Either the victim of one of the most sensational murders of his time, or of his own addiction to poisons, James Maybrick is an enduring mystery. Did this arsenic eater’s habit get out of hand? Or did his wife kill him after a series of bitter quarrels over their mutual infidelity? And was he more than he seemed?

Early Life

James Maybrick was born in England in 1839. Very little is known about his younger life. He had two brothers whom he was close to, Edwin and Michael. Michael Maybrick, under the name Stephen Adams, was a noted composer of the day, even more popular than Sir Alfred Sullivan of Gilbert and Sullivan fame.

If Michael was the celebrity in the family, James was the businessman. As a young man, he established a successful business as a cotton trader, and by the 1880s, he was an established figure in both Liverpool and Norfolk, Virginia.

It was in Virginia that he caught malaria. The disease was epidemic in the post Civil War American South. The medication available at the time, Fowler's Medicine, contained arsenic and strychnine, and was heavily addictive. Maybrick recovered from the disease, but not from the cure. He took regular doses of both poisons for the rest of his life.

Marriage to Florence

In 1880, while returning to England from a trip to Virginia, he met a headstrong, wealthy young woman travelling in the company of her aunt. Eighteen year old Florence Elizabeth Chandler intended to travel to Paris, but in the end decided to marry James Maybrick and stay in England.

Although he appeared to be a respectable member of Victorian British society, James Maybrick had a darker side. Not only was he addicted to arsenic and strychnine, but he also had a mistress. Long before he met Florence, he had begun a relationship with a woman living in the Whitechapel area of London. They two had several children, but never married. Their relationship continued even after his 1881 wedding to Florence Maybrick (usually called Florie).

The Maybricks’ marriage seemed to be a happy one at first. The couple had two children, James and Gladys. After six years of marriage, they moved to Battlecrease Mansion in the fashionable Aigburth disctrict of Liverpool. But James was still supporting his mistress to the tune of £100 per year. Between the cost of the house and the cost of his mistress, the family soon fell into debt.

Then Florie found out about James’ other family. She banned him from her bed and became lovers with one of his friends, Alfred Brierly. Their arguments became more bitter as time went on, and culminated in a violent fight after Florie allowed herself to be seen in public with Brierly.

Some of James Maybrick's temper was due to ill health; the years of aresnic eating were catching up with him. His dosages had slowly increased over the years, and according to his chemist, he was taking five doses a day - enough to kill anyone not habituated to the poison. It was not enough. He visited the doctor repeatedly, but, ignorant of Maybrick's drug habit, Dr. Hopper was unable to help.

Illness and Death

A few days after the worst quarrel with Florie, James Maybrick fell ill. On Saturday, April 27, he consulted his children’s doctor, Dr. Humphreys, who diagnosed dyspepsia. Maybrick was put on a strict diet, which seemed to help. But by the subsequent Friday, he was feeling worse, with pains in his legs, vomiting, and numbness in his hands. At his brother Edwin’s instigation, he sought a second opinion. The other doctor, Dr. Carter, agreed that Maybrick was suffering from dyspepsia.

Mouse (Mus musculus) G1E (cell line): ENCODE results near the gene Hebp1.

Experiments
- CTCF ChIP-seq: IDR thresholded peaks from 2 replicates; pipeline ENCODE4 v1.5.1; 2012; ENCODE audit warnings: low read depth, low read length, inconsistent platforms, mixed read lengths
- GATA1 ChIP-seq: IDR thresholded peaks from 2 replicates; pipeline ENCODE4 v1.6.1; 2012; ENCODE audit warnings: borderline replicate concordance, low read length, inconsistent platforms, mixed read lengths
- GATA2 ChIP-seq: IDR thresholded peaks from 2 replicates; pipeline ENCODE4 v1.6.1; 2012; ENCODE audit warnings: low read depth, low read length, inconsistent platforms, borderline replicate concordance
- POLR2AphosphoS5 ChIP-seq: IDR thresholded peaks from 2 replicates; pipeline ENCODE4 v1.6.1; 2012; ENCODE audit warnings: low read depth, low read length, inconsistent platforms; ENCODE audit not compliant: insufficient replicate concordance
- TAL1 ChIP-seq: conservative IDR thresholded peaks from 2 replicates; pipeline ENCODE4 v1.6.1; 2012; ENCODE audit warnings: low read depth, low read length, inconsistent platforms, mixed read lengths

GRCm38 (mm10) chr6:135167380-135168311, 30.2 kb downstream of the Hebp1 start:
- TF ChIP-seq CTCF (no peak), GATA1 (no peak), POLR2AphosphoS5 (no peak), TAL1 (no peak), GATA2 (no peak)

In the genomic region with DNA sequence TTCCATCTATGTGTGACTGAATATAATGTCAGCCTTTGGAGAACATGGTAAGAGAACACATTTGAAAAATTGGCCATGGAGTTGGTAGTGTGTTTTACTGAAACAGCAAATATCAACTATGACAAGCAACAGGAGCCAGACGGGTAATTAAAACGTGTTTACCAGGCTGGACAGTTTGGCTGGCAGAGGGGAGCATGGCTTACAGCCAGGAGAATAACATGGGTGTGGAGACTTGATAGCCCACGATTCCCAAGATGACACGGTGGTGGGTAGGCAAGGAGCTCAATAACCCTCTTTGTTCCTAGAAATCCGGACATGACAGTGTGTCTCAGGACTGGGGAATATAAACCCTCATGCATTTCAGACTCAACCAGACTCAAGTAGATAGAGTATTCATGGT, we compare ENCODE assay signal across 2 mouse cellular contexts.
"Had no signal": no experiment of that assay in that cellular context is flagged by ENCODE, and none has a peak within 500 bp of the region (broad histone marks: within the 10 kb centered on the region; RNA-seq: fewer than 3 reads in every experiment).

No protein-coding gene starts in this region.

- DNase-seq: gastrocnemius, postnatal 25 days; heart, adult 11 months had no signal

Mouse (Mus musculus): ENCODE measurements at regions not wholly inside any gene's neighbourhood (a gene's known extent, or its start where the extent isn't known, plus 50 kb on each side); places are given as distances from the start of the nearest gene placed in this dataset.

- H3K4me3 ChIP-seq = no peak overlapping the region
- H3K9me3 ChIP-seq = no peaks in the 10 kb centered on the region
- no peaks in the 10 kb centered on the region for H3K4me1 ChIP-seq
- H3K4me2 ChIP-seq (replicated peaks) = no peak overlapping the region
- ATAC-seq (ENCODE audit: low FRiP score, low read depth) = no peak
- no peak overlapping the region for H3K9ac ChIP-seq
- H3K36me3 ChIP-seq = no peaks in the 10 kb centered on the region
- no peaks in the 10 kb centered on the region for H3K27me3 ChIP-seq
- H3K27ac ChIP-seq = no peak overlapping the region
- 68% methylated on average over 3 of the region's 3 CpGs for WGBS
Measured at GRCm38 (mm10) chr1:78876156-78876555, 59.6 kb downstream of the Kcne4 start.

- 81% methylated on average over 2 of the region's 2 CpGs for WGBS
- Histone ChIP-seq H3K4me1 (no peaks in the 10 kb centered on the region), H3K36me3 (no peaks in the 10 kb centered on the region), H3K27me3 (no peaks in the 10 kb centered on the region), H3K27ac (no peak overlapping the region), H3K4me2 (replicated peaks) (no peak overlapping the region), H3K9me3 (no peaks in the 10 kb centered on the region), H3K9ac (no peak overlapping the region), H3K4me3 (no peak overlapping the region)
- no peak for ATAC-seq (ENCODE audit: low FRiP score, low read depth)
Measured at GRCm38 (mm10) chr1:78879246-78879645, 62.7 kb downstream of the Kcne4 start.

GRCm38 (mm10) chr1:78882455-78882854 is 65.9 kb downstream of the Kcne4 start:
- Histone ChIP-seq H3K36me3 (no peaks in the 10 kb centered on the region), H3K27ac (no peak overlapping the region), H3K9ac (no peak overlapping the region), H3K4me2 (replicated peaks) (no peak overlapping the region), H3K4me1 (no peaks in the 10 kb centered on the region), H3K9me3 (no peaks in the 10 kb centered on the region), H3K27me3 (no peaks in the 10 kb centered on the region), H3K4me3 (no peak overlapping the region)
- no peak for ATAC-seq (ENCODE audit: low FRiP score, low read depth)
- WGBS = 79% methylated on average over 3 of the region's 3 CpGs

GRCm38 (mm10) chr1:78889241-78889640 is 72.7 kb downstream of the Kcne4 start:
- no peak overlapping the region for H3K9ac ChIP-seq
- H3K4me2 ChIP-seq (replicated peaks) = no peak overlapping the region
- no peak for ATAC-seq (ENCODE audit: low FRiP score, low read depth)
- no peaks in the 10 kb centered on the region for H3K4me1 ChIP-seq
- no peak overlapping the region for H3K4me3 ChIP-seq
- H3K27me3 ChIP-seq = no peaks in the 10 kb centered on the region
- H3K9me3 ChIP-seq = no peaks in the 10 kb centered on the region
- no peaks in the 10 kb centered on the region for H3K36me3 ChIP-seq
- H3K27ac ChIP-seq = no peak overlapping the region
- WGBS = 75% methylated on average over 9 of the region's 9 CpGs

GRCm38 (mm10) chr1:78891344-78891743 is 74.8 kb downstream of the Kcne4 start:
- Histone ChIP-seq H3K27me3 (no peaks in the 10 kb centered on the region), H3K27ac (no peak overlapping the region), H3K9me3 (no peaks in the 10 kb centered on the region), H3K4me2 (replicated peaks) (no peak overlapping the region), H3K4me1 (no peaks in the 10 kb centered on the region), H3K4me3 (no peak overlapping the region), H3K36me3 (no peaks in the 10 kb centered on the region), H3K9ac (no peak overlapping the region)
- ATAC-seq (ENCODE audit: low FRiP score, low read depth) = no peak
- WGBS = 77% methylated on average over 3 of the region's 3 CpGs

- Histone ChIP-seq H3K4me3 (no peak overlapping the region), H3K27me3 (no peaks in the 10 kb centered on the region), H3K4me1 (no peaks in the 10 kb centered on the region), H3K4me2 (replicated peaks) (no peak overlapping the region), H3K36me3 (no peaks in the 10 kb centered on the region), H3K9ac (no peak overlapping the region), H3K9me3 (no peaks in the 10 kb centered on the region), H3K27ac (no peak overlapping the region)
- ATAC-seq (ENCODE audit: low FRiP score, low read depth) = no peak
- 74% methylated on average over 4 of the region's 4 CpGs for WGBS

Wednesday saw the visits of two of Maybrick’s friends, Mrs. Briggs and Mrs. Hugues. Mrs. Briggs in particular was alarmed at the situation, and suspicious of Florie. She sent a telegram to James Maybrick’s brother Michael, and suggested that a trained nurse be hired. Florie hired the nurse immediately.

Maybrick’s brothers, already suspicious of their sister in law, intercepted a love letter to Brierly that seemed to incriminate her. They persuaded James to change his will in their favour, and tried to keep Florie from his bedside. They also ordered tests on his food and secretions.

These tests showed that James Maybrick was not secreting any arsenic, and that the food sent up from the kitchen was also safe. But a container of beef broth that Florie had handled contained half a grain of arsenic. She later claimed that he had asked her to add some of “his powder” to it.

James Maybrick died on Saturday, May 11, 1889, two weeks after falling ill. The coroner determined that death was “due to inflammation of the stomach and bowels set up by some irritant poison.” A later analysis found some arsenic (less than half a grain) in James Maybrick’s liver, intestines and spleen, but none in his heart, lungs or stomach. Traces of other poisons (strychnine, hyoscine, morphia and prussic acid) were also found. The morphia and prussic acid was discounted, because Maybrick’s medications were known to contain those substances.

Florence Maybrick was tried and convicted of her husband’s murder, in one of the most biased trials of its day. It became a cause celebre with the British public, who persuaded Queen Victoria to commute the sentence to life imprisonment. Florie was released after fifteen years, and returned to the United States. She soon sank into anonymity, and died alone, surrounded by cats, in 1941.

As if being the victim in one of his era’s most dramatic murders (if murder it was) is not enough, James Maybrick is has recently been linked to an even more spectacular case. In 1993, he joined the crowded ranks of Jack the Ripper suspects when Shirley Harrison published The Diary of Jack the Ripper: The Chilling Confessions of James Maybrick.

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